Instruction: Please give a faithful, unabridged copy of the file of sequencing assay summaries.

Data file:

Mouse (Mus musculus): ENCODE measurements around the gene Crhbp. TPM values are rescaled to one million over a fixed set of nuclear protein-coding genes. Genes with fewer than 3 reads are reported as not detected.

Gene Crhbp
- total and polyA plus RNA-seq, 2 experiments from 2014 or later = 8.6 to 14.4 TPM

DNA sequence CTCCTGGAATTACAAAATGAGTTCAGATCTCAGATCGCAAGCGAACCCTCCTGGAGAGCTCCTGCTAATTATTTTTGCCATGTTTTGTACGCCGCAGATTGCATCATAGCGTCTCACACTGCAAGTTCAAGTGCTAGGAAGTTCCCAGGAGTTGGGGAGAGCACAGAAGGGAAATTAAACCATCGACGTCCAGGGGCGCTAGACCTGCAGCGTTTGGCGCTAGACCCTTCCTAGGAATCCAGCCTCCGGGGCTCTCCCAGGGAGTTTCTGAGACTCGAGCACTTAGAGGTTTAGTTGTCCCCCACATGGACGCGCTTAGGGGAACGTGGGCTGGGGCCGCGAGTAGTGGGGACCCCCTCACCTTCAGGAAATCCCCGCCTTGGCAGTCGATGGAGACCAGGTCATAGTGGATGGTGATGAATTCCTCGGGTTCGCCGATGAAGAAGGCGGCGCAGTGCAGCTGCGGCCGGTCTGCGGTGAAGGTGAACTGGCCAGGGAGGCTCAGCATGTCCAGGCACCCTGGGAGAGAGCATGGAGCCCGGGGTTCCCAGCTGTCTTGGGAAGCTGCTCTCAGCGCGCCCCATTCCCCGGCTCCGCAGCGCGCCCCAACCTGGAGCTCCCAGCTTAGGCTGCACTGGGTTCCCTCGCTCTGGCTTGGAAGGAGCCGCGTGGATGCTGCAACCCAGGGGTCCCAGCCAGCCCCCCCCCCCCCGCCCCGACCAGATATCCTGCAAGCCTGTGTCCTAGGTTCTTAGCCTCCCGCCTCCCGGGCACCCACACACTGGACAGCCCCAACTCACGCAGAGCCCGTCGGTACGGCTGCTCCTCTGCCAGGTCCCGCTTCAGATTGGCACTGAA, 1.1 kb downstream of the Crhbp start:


Mouse (Mus musculus): ENCODE measurements around the gene Crhbp. TPM values are rescaled to one million over a fixed set of nuclear protein-coding genes. Genes with fewer than 3 reads are reported as not detected.

Gene Crhbp
- total and polyA plus RNA-seq, 2 experiments from 2014 or later = 8.6 to 14.4 TPM

DNA sequence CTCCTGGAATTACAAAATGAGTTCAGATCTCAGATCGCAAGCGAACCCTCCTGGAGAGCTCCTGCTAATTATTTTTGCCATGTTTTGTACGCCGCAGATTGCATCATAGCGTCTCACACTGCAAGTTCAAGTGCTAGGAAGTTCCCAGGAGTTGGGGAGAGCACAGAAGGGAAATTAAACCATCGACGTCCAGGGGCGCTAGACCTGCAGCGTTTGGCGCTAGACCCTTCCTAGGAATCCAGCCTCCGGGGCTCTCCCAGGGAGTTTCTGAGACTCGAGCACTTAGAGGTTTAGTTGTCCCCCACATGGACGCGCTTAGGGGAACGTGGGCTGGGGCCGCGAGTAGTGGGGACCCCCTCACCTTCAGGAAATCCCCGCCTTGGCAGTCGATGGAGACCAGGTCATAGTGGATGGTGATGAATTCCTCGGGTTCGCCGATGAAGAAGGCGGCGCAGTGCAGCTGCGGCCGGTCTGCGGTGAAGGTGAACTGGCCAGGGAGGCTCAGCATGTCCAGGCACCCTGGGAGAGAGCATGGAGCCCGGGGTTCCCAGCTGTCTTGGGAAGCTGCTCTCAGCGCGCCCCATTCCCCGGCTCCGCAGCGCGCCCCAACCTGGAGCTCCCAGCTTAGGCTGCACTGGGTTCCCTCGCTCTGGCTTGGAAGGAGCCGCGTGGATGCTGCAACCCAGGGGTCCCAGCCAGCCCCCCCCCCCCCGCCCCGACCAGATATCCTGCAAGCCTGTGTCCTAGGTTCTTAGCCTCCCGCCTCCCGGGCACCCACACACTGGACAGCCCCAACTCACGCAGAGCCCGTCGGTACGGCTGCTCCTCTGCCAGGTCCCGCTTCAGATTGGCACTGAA, 1.1 kb downstream of the Crhbp start: